Shakespeare said, “[a]ll the world’s a stage.” All of us are actors in the plays of our lives.
The best actors make us believe they are not acting by morphing into whatever role they play with the totality of their humanity. The worst ones are not very believable.
When it comes to hiring people, including financial advisors, and selecting people you invest with, it’s imperative to recognize that people are trying to play a role. They are selling themselves by trying to tell you what you think you want to hear. At the other extreme, they also know that most people often want what they can’t have so they play hard to get. Bernie Madoff is a classic example of this approach. He was acting in that he really wanted you but made you believe that he didn’t, which made you want him more than you otherwise would. He attracted billions of dollars via this approach.
Ultimately one would hope that companies and individuals have developed systems with checks and balances to not let the bad actors into their companies or personal lives. And by bad actors I mean ethically deficient, lacking competence necessary to do the job, and unable to work well with others. And if the system fails then hopefully the culture (for companies) is such that the negative outlier will bubble to the surface quickly. And for an individual, hopefully, one will have truth-telling friends and/or family members to feel safe and secure enough to tell you how they feel about people who they think are bad actors in the behavior sense but good actors in making you think they are someone they are not.
A great piece of advice is to hire slowly and fire quickly. Do your best to not pollute the river by avoiding bad hires, but when one discovers this to be the case, it’s important to change quickly in order to clean up the pollution as fast as possible. Left unaddressed the toxicity can spread throughout the organization as well as produce poor investment results as we shall soon see.
The paradox of all this is that we have bad actors who are really good actors in that they are putting on an act quite convincingly and good actors who are bad actors because they can’t be someone they’re not. The best people to hire and work within my experience are bad actors (have difficulty being someone they are not) in that you are more able to see their authentic selves and who are also good actors ethically. I have found that the ego-driven, insecure good actors (as in playing a role convincingly) are accidents waiting to happen, especially when having capital allocation decisions under their purview. They may prosper in the short run but usually end up imploding in the long run. They are sadly proven too often to be bad actors ethically.
The point of all this relates to recent research about psychopaths and hedge fund performance. Earlier research suggested that psychopaths made it to the top of organizations because of their charm, drive, and persuasion skills. The force of their personality, drive, and ability to play different roles can sometimes work in their favor in the short to medium term. I was admittedly dismayed when I read some previous that showed how seemingly successful they were in moving up the corporate ladder. I was more gratified, however, to learn that new research shows that these types of people underperform those who are more humble when it comes to investing. Humility is a vitally important trait when investing because markets will inevitably force humility on you to help teach you important lessons. If you’re not willing to admit fault and learn from your mistakes, then you will be toast and underperform. Markets will chew you up and spit you out.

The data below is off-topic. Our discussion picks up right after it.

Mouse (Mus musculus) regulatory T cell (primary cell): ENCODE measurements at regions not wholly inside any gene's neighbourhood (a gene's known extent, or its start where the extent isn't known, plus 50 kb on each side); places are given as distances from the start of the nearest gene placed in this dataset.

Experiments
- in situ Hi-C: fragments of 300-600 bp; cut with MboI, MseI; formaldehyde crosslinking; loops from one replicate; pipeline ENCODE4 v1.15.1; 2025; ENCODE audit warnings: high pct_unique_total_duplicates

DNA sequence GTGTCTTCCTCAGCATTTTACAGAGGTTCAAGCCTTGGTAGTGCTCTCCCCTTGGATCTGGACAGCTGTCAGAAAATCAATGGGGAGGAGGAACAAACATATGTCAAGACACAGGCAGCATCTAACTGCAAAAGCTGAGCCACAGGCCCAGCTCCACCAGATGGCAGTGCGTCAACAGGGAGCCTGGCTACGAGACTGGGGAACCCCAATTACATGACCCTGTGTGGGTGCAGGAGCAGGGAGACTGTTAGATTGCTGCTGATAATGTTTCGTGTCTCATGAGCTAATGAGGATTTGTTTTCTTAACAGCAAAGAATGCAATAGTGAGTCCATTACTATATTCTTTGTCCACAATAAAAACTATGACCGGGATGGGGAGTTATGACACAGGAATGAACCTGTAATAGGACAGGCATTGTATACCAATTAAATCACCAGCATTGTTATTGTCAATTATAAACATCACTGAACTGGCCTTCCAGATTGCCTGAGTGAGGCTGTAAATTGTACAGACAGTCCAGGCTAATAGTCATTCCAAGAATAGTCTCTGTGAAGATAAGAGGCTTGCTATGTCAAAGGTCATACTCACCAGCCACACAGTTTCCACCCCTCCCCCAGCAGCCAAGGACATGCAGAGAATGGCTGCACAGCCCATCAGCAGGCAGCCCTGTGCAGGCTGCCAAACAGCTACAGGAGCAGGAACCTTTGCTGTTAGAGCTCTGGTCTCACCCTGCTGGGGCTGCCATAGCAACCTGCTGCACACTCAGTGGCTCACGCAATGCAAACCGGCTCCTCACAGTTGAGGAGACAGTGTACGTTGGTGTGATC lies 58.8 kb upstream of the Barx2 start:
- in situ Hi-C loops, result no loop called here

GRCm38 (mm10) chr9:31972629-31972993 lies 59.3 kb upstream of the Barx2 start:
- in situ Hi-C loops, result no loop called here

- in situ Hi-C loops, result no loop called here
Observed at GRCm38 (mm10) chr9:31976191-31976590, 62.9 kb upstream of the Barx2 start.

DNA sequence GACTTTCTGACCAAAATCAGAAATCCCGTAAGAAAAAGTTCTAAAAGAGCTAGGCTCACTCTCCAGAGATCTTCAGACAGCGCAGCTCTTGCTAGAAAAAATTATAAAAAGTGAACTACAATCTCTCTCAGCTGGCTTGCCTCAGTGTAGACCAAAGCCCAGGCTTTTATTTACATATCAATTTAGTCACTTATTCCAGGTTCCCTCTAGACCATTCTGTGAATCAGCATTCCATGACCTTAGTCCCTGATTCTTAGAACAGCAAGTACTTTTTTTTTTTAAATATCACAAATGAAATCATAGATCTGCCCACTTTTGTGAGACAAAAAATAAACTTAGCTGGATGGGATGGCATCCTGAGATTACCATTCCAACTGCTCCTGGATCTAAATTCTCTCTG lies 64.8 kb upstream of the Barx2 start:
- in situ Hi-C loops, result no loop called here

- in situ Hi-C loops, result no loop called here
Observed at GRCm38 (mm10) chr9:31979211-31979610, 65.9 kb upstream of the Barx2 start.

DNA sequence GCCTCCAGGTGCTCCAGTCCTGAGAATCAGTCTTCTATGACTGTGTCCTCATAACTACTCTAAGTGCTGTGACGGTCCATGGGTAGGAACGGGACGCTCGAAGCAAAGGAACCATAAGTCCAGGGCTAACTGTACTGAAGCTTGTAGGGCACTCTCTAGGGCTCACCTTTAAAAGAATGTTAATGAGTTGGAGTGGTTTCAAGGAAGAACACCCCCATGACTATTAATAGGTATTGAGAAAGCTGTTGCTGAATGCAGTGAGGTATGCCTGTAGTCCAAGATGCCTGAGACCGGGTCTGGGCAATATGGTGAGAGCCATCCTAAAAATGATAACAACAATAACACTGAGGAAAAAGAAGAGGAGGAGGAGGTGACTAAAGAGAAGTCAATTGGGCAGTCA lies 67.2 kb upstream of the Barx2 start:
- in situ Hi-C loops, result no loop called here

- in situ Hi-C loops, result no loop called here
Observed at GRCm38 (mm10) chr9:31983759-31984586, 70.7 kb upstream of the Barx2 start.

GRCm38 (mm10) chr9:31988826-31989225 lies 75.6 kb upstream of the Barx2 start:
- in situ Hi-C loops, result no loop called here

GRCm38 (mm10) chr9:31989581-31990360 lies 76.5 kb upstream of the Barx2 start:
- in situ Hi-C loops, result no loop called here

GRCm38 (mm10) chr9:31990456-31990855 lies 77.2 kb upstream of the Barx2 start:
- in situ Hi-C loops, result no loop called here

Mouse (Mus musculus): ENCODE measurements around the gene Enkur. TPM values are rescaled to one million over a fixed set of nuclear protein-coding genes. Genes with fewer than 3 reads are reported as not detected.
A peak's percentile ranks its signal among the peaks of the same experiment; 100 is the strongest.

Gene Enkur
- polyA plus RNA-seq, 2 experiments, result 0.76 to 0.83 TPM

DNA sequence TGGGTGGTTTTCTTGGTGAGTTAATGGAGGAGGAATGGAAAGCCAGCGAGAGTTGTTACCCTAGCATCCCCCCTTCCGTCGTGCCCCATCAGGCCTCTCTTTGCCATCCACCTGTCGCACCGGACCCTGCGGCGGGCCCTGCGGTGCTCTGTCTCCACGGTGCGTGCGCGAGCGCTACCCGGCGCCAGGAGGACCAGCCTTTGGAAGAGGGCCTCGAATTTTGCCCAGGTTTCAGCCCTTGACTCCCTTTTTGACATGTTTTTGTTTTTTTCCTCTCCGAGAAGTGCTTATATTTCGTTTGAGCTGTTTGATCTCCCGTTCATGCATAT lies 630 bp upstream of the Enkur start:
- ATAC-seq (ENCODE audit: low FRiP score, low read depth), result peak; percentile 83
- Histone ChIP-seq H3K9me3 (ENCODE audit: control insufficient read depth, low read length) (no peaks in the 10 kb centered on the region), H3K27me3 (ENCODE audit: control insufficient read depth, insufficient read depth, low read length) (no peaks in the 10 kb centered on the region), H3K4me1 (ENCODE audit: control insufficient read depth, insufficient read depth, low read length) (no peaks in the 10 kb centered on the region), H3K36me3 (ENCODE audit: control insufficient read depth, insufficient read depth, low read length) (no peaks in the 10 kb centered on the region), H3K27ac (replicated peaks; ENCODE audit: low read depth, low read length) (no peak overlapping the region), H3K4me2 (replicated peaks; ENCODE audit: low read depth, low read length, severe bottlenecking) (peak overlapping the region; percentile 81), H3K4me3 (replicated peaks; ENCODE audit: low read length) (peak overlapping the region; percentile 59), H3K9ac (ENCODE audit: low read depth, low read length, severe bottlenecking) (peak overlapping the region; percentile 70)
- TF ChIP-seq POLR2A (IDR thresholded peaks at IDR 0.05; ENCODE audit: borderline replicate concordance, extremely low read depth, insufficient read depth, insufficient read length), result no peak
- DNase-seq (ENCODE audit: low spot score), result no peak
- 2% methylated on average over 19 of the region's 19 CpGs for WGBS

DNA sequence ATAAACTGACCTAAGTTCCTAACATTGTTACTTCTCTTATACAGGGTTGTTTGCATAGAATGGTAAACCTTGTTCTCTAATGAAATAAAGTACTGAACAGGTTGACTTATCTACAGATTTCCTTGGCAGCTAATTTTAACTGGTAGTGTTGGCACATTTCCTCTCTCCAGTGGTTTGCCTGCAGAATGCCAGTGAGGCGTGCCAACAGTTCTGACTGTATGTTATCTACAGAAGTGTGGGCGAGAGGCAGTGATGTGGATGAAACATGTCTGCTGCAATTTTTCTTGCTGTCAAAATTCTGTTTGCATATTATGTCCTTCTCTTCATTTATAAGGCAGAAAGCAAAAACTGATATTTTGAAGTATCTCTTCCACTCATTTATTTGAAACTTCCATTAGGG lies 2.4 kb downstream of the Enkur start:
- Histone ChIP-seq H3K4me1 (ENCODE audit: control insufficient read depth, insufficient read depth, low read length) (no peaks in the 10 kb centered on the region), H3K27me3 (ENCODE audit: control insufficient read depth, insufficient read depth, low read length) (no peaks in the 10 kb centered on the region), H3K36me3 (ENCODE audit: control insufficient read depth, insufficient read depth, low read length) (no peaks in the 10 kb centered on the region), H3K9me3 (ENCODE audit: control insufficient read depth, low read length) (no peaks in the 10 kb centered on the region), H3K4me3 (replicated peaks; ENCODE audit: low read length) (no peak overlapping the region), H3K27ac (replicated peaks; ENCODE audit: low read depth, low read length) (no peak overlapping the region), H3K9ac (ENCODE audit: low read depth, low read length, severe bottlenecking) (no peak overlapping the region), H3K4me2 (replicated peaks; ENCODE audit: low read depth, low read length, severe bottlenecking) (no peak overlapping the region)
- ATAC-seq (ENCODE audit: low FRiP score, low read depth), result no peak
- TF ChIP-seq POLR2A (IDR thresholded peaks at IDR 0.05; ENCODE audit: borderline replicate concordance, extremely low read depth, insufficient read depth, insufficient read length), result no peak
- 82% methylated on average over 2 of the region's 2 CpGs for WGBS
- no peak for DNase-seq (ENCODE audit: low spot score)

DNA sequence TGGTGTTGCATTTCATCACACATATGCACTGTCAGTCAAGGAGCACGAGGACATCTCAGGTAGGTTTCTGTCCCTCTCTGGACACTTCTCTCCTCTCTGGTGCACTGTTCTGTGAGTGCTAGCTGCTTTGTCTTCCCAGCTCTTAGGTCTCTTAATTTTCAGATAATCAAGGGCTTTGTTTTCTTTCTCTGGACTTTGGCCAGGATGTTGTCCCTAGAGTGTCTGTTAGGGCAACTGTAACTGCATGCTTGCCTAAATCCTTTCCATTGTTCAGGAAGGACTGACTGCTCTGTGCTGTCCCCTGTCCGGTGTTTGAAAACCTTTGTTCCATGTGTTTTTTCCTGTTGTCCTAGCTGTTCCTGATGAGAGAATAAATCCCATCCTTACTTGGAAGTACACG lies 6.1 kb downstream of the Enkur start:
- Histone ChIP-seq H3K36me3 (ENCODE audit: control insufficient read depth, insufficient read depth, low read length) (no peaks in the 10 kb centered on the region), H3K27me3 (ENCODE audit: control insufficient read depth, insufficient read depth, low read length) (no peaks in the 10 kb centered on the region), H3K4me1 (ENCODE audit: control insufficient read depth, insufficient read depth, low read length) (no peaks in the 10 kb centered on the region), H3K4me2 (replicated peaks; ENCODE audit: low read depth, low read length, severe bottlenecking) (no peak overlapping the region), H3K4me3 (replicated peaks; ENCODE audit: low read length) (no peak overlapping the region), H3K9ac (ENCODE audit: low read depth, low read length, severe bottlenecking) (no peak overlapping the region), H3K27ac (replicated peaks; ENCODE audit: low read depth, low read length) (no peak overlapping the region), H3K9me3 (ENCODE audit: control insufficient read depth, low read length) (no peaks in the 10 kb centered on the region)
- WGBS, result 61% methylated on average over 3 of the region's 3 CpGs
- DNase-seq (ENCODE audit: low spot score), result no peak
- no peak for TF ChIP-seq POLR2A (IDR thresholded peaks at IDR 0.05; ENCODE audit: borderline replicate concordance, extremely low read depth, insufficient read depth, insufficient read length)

The researchers studied 101 men (yes, all men) who were all at the top of their hedge fund firms and had median assets under management of $4.6 billion. Their average returns were 7.27% per year between 2005 and 2015.
The researchers used video to analyze reactions and expressions and body language to classify the individuals being studied into different personality profiles. According to the research,
The most “psychopathic” managers had the worst investment records. Those who ranked in the top 16 percent on the psychopathy scale lagged the average by 0.88 percent per year. Narcissistic managers, meanwhile, turned in mediocre returns, but their clients had to endure more volatility to get them, according to the study. That might be because narcissism, associated with overconfidence, causes fund managers to stick longer with ideas that just aren’t working, ten Brinke said.
I mentioned earlier that previous research showed how psychopaths often make it up the corporate ladder relatively quickly in large companies. Here is what the article said about the previous research:
The new study flies in the face of earlier research that arrived at darker conclusions. Previous studies have shown that psychopaths often get promoted quickly in large organizations. They can come across as confident and charming, and are often very ambitious. Other research showed that people with psychopathic traits are more likely to want to be entrepreneurs.
Never forget that most people are playing roles. Some do it subconsciously and the more devious ones do it quite consciously. I recommend studying adverse personality traits and do your best to ensure they do not encroach on your financial life as well as other very important areas of your life. Look for people who are ethical, intelligent, competent, team-oriented, and have a commitment to service.
Do your best to surround yourself with people exhibiting these traits and a track record of showing them in their actions. And of course, if you can act in the same way your behavior will be a great model for others.
Over to you:
Do you look for people who are ethical, intelligent, competent, team-oriented, and have a commitment to service?